Text Messages Promote Weight Loss in Spanish Speakers

Miriam E Tucker

March 02, 2016

Text-message support can lead to clinically significant weight loss in Spanish-speaking patients with prediabetes, a new study finds.

Results from the randomized clinical trial were published online February 16 in Diabetes Care by Henry H Fischer, MD, an internist at the Denver Health and Hospital Authority, Colorado, and colleagues.

The yearlong study in a Denver medical center involved 163 low-income English- and Spanish-speaking participants with prediabetes. Overall, those randomized to receive text messages achieved 2 lbs greater weight loss than controls, as well as greater reductions in HbA1c and blood pressure.

"This study shows promise for a tool that doctors can offer a patient to promote lifestyle change when they walk out the clinic door. The operational costs are low, and though the weight loss is not dramatic, it is enough to prevent cases of diabetes and incrementally improve metabolic outcomes," Dr Fischer told Medscape Medical News.

The text messages were delivered in either English or Spanish and related to nutrition, physical activity, and motivation. The content was based on the interventions used in the Diabetes Prevention Program, the landmark National Institutes of Health Study demonstrating that lifestyle modification (or metformin) can delay or prevent the development of type 2 diabetes and continues to show benefit years later.

Text-message themes — also refined with patient focus group input — included meal recipes or positive messages such as: "Change is hard, but a healthy lifestyle is worth it," "Start with little changes and gradually work up," and "You can do it!" Some incorporated seasonality and local cultural influences such as Denver Broncos games and links to community resources, while others encouraged family and/or friends to engage in participant involvement.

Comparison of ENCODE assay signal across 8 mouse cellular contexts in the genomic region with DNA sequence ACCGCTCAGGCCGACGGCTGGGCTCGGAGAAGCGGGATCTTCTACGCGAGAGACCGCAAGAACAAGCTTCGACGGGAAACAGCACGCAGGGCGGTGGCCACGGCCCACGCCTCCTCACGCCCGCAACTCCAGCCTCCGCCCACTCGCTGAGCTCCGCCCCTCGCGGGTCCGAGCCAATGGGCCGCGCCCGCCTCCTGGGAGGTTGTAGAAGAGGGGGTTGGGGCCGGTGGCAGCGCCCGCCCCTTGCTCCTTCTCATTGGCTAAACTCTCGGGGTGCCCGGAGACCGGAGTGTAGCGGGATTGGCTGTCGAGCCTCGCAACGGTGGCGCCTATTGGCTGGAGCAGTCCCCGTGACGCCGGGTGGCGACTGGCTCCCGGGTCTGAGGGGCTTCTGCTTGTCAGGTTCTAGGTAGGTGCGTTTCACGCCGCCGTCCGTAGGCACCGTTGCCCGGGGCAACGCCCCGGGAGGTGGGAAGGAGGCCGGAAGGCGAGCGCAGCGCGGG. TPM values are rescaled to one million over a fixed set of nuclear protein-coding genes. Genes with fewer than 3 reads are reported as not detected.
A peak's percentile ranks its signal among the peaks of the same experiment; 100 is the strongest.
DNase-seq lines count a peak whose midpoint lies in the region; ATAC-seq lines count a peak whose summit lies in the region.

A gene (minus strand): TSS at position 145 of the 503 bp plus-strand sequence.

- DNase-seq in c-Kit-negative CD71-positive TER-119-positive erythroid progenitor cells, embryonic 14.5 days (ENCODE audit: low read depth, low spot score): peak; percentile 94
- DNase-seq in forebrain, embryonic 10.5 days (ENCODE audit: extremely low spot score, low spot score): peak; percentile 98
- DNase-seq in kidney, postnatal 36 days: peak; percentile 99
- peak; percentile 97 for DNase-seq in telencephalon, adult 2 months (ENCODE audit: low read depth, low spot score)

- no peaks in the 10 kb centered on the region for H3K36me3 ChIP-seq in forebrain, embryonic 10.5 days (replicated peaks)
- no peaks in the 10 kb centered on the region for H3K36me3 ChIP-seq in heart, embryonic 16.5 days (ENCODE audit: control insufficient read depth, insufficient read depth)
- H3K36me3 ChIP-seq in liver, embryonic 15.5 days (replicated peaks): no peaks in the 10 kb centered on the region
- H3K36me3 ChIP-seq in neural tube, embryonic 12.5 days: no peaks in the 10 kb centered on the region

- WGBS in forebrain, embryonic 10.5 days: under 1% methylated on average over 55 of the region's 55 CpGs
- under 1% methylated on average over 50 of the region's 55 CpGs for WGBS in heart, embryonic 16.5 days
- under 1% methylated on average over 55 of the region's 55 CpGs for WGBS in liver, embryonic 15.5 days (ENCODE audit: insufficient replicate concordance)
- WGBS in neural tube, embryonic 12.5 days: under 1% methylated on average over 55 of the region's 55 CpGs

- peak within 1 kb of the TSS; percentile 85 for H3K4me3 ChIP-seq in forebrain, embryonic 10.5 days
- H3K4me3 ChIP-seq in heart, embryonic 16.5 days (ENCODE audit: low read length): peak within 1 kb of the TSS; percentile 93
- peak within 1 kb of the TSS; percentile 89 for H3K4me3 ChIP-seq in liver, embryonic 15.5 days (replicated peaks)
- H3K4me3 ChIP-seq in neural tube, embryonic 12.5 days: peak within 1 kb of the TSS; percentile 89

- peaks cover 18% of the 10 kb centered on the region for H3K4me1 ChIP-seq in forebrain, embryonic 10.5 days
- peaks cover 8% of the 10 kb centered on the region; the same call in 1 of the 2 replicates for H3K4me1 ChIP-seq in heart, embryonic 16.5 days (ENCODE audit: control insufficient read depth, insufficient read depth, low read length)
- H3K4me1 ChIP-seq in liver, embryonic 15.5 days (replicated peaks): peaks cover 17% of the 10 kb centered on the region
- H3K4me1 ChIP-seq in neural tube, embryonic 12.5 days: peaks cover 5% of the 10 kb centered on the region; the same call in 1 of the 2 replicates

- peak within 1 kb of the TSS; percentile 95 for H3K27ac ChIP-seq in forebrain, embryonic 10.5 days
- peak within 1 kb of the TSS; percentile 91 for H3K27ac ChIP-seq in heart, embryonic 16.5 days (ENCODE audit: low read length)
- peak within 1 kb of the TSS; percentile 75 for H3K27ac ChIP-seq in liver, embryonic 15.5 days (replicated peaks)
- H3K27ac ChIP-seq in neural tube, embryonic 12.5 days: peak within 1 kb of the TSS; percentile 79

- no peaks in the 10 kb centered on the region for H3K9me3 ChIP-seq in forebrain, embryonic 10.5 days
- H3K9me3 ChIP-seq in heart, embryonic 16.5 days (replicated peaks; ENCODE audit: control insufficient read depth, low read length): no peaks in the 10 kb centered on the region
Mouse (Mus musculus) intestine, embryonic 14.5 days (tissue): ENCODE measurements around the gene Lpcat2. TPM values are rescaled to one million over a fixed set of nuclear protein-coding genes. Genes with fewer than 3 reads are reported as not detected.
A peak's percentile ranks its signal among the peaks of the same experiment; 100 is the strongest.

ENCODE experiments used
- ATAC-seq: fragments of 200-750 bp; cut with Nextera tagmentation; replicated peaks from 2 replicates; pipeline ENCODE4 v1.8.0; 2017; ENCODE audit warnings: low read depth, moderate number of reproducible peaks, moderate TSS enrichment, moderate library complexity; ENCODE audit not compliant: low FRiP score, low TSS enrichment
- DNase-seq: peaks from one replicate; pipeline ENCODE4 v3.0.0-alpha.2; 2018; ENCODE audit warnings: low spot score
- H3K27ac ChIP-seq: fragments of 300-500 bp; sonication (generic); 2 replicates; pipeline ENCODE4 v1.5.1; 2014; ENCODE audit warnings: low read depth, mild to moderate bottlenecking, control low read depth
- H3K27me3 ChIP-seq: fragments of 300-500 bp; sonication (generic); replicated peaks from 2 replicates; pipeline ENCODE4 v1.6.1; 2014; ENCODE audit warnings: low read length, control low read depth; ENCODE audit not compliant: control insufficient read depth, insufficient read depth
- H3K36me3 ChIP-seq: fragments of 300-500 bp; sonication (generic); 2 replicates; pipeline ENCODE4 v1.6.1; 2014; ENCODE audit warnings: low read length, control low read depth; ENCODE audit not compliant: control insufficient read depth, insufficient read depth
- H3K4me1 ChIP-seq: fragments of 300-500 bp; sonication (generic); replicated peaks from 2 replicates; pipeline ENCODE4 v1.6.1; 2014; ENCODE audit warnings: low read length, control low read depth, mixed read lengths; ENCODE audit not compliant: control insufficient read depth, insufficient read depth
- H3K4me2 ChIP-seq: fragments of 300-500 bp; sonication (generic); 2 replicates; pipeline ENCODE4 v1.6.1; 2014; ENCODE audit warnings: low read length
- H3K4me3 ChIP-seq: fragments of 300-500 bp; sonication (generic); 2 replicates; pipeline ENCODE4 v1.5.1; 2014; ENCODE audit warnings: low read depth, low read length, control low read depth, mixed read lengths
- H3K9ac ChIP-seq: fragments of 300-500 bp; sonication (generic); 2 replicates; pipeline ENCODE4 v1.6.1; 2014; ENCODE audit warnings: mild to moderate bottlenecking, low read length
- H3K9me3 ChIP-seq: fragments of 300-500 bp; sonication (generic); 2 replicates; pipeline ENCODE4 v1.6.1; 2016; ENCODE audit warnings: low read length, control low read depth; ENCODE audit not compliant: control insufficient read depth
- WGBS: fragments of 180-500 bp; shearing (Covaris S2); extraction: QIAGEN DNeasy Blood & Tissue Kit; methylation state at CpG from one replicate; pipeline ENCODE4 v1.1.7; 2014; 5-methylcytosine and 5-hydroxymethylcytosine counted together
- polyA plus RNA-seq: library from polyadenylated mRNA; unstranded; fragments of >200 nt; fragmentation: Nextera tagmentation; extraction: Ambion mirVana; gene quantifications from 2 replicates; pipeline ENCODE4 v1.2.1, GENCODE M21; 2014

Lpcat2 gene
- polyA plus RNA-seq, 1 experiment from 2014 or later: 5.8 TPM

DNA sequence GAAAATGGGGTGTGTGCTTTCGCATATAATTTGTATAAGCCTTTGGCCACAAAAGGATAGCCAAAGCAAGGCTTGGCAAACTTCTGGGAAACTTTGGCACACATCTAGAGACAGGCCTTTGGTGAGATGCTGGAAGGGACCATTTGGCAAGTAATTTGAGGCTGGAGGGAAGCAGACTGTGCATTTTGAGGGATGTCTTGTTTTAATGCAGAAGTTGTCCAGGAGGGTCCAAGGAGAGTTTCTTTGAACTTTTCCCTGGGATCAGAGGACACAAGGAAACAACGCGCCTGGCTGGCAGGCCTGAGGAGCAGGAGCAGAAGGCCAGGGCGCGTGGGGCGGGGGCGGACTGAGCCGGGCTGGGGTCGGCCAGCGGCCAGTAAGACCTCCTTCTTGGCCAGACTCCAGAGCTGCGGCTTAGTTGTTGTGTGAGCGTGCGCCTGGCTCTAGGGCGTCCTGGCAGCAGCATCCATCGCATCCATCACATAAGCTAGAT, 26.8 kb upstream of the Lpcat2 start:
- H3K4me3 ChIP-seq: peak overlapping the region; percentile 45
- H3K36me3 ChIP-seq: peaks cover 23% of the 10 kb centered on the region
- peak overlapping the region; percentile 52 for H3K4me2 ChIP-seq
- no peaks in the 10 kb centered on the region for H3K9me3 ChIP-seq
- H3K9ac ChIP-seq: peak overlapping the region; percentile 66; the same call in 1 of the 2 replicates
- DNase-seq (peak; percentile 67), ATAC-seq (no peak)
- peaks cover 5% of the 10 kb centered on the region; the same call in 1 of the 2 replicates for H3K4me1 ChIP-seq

"While patients helped shape our text-message content, we do not know which particular messages or themes were most influential," Dr Fischer told Medscape Medical News.

Lifestyle Intervention via Text

The investigators used a commercially available, customizable platform (Microsoft Dynamics Customer Relationship Management ([CRM]). There are a variety of vendors of CRM platforms with text-message capability, and many electronic health records have this capability as well. Or custom applications can be developed, Dr Fisher said.

The intervention group received six text messages a week along with a once-weekly text asking participants to report their most recent weight.

Individual motivational interviewing appointments with a health coach were also provided, typically by phone.

Controls did not receive texts or motivational sessions, but, like the intervention group, were also eligible for standard-of-care weight-loss resources at Denver Health, including DPP-based classes and individual appointments with a nutritionist or nurse for diet support.